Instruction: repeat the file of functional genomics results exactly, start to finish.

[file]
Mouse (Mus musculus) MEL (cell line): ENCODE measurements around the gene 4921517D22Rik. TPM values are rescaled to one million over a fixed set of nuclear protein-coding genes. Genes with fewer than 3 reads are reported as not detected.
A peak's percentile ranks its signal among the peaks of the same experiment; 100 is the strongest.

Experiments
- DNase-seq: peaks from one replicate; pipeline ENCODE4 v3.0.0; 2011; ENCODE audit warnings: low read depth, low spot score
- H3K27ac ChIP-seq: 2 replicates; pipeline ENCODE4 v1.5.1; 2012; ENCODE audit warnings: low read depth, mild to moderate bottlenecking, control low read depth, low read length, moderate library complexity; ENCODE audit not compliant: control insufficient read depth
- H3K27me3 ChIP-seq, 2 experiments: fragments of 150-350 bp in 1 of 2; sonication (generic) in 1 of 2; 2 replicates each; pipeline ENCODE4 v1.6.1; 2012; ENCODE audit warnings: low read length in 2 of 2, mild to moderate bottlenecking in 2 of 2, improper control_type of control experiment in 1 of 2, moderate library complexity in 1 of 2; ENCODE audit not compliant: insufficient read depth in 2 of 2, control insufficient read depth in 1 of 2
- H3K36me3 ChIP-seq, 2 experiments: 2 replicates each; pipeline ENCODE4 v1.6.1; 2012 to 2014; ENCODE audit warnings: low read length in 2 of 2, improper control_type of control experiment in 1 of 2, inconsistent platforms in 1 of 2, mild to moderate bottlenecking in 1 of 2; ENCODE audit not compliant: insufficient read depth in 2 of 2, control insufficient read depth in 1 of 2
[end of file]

Mouse (Mus musculus) MEL (cell line): ENCODE measurements around the gene 4921517D22Rik. TPM values are rescaled to one million over a fixed set of nuclear protein-coding genes. Genes with fewer than 3 reads are reported as not detected.
A peak's percentile ranks its signal among the peaks of the same experiment; 100 is the strongest.

Experiments
- DNase-seq: peaks from one replicate; pipeline ENCODE4 v3.0.0; 2011; ENCODE audit warnings: low read depth, low spot score
- H3K27ac ChIP-seq: 2 replicates; pipeline ENCODE4 v1.5.1; 2012; ENCODE audit warnings: low read depth, mild to moderate bottlenecking, control low read depth, low read length, moderate library complexity; ENCODE audit not compliant: control insufficient read depth
- H3K27me3 ChIP-seq, 2 experiments: fragments of 150-350 bp in 1 of 2; sonication (generic) in 1 of 2; 2 replicates each; pipeline ENCODE4 v1.6.1; 2012; ENCODE audit warnings: low read length in 2 of 2, mild to moderate bottlenecking in 2 of 2, improper control_type of control experiment in 1 of 2, moderate library complexity in 1 of 2; ENCODE audit not compliant: insufficient read depth in 2 of 2, control insufficient read depth in 1 of 2
- H3K36me3 ChIP-seq, 2 experiments: 2 replicates each; pipeline ENCODE4 v1.6.1; 2012 to 2014; ENCODE audit warnings: low read length in 2 of 2, improper control_type of control experiment in 1 of 2, inconsistent platforms in 1 of 2, mild to moderate bottlenecking in 1 of 2; ENCODE audit not compliant: insufficient read depth in 2 of 2, control insufficient read depth in 1 of 2